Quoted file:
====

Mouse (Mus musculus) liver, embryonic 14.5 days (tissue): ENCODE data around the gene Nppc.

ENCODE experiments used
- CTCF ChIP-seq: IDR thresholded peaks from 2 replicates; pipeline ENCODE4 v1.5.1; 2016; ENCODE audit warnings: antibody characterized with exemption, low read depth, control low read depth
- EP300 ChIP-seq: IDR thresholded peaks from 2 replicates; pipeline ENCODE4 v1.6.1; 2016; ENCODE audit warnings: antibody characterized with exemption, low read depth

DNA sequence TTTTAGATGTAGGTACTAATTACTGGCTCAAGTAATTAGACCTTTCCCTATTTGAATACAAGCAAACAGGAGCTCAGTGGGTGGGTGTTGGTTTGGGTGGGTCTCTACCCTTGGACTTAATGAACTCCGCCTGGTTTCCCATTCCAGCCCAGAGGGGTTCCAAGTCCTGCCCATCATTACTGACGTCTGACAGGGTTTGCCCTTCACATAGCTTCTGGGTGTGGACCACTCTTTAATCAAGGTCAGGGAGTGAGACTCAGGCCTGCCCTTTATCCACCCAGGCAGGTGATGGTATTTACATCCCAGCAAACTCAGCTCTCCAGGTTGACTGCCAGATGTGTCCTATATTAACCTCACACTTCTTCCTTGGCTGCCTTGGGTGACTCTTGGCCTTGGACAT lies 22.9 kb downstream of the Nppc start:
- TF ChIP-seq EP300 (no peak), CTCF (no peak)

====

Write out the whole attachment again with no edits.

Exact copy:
Mouse (Mus musculus) liver, embryonic 14.5 days (tissue): ENCODE data around the gene Nppc.

ENCODE experiments used
- CTCF ChIP-seq: IDR thresholded peaks from 2 replicates; pipeline ENCODE4 v1.5.1; 2016; ENCODE audit warnings: antibody characterized with exemption, low read depth, control low read depth
- EP300 ChIP-seq: IDR thresholded peaks from 2 replicates; pipeline ENCODE4 v1.6.1; 2016; ENCODE audit warnings: antibody characterized with exemption, low read depth

DNA sequence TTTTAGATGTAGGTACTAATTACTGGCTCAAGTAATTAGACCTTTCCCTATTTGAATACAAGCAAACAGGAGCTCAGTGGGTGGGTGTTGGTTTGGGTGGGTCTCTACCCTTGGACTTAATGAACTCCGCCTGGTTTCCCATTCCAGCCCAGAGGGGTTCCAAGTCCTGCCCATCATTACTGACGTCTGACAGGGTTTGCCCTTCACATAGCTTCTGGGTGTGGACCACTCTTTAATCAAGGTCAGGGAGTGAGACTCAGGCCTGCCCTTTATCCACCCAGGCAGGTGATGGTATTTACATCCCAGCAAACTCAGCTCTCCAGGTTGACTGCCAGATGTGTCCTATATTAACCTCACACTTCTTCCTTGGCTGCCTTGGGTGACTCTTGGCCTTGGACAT lies 22.9 kb downstream of the Nppc start:
- TF ChIP-seq EP300 (no peak), CTCF (no peak)